Researching on the road to an affordable self-driving car
THE REALITY of an affordable self-driving car for the masses is a step closer claim researchers after developing a laser guided vehicle.
he breakthrough by Oxford University utilises relatively cheap technology to memorise regular journeys like the commute or the school run.
The engineers and researchers behind the project are aiming to produce a low-cost system within a decade.
Other companies, such as Google, have also been testing driverless vehicle technology but their systems are much more complicated and expensive.
The Oxford RobotCar UK, is now hoping to test the technology on the road said Prof Paul Newman from the university's department of engineering science.
"We're working with the Department of Transport to get some miles on the road in the UK," said Prof Newman.
At the moment, the complete system costs around £5,000 – but Prof Newman believes that future models will bring the price of the technology down to as low as £100.
The system works by producing a 3D image of the route using lasers attached to the front and a camera mounted on the roof.
The sensors map the route but also pick up unfamiliar objects such as pedestrians.
Autonomous technology is being tested by several car manufacturers and technology companies around the world.
Simple self-driving tasks, such as cars that can park themselves, are already in use across the industry.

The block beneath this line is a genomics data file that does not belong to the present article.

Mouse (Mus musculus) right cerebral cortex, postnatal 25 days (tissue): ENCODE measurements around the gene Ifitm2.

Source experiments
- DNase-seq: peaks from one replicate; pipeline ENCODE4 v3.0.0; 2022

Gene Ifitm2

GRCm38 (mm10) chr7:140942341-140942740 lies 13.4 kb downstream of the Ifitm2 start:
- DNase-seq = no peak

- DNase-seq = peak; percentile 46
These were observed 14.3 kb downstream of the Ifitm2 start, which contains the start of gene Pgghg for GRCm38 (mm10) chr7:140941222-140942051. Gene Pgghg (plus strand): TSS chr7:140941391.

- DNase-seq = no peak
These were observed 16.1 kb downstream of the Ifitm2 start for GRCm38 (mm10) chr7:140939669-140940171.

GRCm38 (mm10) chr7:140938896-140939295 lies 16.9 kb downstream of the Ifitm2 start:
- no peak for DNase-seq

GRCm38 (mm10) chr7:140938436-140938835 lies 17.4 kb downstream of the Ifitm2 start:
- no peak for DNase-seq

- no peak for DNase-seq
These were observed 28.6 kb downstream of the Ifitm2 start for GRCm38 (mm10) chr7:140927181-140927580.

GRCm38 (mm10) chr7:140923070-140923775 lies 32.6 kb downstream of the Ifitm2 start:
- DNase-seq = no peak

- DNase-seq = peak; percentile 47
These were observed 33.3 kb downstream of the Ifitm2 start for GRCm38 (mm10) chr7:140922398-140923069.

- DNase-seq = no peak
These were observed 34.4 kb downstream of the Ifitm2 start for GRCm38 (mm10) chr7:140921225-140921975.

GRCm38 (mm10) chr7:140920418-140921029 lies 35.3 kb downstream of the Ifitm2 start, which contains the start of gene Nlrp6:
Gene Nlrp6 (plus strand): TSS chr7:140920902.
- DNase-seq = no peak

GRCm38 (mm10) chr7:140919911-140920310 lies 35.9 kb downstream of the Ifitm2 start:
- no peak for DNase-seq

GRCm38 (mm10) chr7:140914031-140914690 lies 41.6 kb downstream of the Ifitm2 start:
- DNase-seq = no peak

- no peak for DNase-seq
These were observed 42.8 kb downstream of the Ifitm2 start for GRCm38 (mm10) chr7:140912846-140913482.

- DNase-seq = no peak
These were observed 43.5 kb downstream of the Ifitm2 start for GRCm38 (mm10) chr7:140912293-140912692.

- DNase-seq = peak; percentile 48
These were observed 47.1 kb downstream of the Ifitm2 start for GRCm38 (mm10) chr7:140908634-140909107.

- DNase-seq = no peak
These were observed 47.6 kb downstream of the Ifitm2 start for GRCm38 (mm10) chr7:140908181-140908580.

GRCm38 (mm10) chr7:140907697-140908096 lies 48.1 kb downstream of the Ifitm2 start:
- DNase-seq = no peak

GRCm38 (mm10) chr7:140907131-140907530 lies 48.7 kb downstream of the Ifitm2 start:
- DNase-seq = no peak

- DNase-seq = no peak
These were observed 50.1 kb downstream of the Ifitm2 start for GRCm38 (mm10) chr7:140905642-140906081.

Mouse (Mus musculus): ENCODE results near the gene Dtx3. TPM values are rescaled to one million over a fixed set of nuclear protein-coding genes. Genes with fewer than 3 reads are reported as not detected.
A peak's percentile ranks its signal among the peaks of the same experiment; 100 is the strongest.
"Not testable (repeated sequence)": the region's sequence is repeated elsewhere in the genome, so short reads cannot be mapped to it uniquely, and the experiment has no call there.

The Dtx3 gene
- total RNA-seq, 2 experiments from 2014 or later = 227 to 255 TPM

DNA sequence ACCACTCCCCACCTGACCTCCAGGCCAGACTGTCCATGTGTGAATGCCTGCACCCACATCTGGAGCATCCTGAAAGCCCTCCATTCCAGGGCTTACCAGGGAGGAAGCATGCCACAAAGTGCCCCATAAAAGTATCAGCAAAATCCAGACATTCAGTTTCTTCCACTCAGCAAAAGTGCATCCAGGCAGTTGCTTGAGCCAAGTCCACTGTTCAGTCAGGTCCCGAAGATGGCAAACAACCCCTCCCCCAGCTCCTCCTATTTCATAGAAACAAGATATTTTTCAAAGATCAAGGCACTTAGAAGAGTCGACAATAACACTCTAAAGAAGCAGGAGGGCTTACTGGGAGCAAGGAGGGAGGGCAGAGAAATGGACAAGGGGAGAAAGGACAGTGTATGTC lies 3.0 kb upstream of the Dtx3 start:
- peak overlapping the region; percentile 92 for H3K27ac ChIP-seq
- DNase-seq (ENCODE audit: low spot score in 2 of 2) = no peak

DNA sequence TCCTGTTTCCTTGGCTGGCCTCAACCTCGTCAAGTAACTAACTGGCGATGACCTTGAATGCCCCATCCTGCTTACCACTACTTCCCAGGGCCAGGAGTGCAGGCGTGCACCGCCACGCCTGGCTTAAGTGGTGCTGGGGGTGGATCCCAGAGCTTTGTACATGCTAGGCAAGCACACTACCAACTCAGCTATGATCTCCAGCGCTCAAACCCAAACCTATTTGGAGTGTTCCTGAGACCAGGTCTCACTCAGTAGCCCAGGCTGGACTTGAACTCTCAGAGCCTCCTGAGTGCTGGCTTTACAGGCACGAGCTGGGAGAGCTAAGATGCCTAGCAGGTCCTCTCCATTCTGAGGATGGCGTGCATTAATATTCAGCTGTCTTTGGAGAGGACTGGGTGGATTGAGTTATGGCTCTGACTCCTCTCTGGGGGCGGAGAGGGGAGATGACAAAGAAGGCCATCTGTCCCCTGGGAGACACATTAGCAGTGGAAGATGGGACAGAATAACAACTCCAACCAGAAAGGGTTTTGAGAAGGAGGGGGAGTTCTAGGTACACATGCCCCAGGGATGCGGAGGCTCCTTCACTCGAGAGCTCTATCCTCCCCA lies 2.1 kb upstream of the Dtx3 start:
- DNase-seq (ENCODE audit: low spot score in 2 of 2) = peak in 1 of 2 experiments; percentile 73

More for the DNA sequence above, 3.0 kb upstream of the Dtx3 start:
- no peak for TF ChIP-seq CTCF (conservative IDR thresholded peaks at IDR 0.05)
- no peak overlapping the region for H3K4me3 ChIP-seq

The aim is to produce a fully-autonomous vehicle that is safe and affordable.
Google has been testing its car for several years, with the company boasting of 300,000 computer-driven miles without an accident.
While at an earlier stage of development, Oxford University's car has significant key differences to Google's offering and much cheaper, Prof Newman said.
He added: "Our approach is made possible because of advances in 3D laser mapping that enable an affordable car-based robotic system to rapidly build up a detailed picture of its surroundings.
"Because our cities don't change very quickly, robotic vehicles will know and look out for familiar structures as they pass by so that they can ask a human driver 'I know this route, do you want me to drive?'"
Prof Newman applauded Google's efforts in innovating in the space – but was buoyant about the role British expertise could have in the industry.
"This is all UK intellectual property, getting into the [driverless car] race.
"I would be astounded if we don't see this kind of technology in cars within 15 years.”